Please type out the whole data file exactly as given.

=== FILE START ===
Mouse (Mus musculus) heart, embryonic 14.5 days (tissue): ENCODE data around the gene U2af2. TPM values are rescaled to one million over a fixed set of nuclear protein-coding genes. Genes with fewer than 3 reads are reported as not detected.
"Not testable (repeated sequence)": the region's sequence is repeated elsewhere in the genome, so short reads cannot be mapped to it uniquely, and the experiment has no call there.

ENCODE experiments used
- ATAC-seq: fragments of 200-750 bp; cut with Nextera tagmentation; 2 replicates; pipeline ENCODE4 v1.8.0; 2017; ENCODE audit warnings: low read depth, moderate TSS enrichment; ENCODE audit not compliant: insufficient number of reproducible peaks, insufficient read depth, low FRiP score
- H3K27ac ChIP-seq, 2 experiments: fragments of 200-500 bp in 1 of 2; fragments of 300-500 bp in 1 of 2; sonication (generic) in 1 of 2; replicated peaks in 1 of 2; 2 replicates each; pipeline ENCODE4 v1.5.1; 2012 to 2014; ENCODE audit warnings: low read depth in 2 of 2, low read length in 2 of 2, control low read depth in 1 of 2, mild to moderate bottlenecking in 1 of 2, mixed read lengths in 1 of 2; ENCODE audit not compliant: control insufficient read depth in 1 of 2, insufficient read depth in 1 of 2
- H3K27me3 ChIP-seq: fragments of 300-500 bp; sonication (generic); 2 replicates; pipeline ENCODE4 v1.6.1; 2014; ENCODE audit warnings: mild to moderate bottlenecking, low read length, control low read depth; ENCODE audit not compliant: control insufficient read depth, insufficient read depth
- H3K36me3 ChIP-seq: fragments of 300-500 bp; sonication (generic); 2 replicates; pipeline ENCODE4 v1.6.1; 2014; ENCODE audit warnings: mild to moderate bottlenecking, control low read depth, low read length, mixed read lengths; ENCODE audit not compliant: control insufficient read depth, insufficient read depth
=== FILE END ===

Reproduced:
Mouse (Mus musculus) heart, embryonic 14.5 days (tissue): ENCODE data around the gene U2af2. TPM values are rescaled to one million over a fixed set of nuclear protein-coding genes. Genes with fewer than 3 reads are reported as not detected.
"Not testable (repeated sequence)": the region's sequence is repeated elsewhere in the genome, so short reads cannot be mapped to it uniquely, and the experiment has no call there.

ENCODE experiments used
- ATAC-seq: fragments of 200-750 bp; cut with Nextera tagmentation; 2 replicates; pipeline ENCODE4 v1.8.0; 2017; ENCODE audit warnings: low read depth, moderate TSS enrichment; ENCODE audit not compliant: insufficient number of reproducible peaks, insufficient read depth, low FRiP score
- H3K27ac ChIP-seq, 2 experiments: fragments of 200-500 bp in 1 of 2; fragments of 300-500 bp in 1 of 2; sonication (generic) in 1 of 2; replicated peaks in 1 of 2; 2 replicates each; pipeline ENCODE4 v1.5.1; 2012 to 2014; ENCODE audit warnings: low read depth in 2 of 2, low read length in 2 of 2, control low read depth in 1 of 2, mild to moderate bottlenecking in 1 of 2, mixed read lengths in 1 of 2; ENCODE audit not compliant: control insufficient read depth in 1 of 2, insufficient read depth in 1 of 2
- H3K27me3 ChIP-seq: fragments of 300-500 bp; sonication (generic); 2 replicates; pipeline ENCODE4 v1.6.1; 2014; ENCODE audit warnings: mild to moderate bottlenecking, low read length, control low read depth; ENCODE audit not compliant: control insufficient read depth, insufficient read depth
- H3K36me3 ChIP-seq: fragments of 300-500 bp; sonication (generic); 2 replicates; pipeline ENCODE4 v1.6.1; 2014; ENCODE audit warnings: mild to moderate bottlenecking, control low read depth, low read length, mixed read lengths; ENCODE audit not compliant: control insufficient read depth, insufficient read depth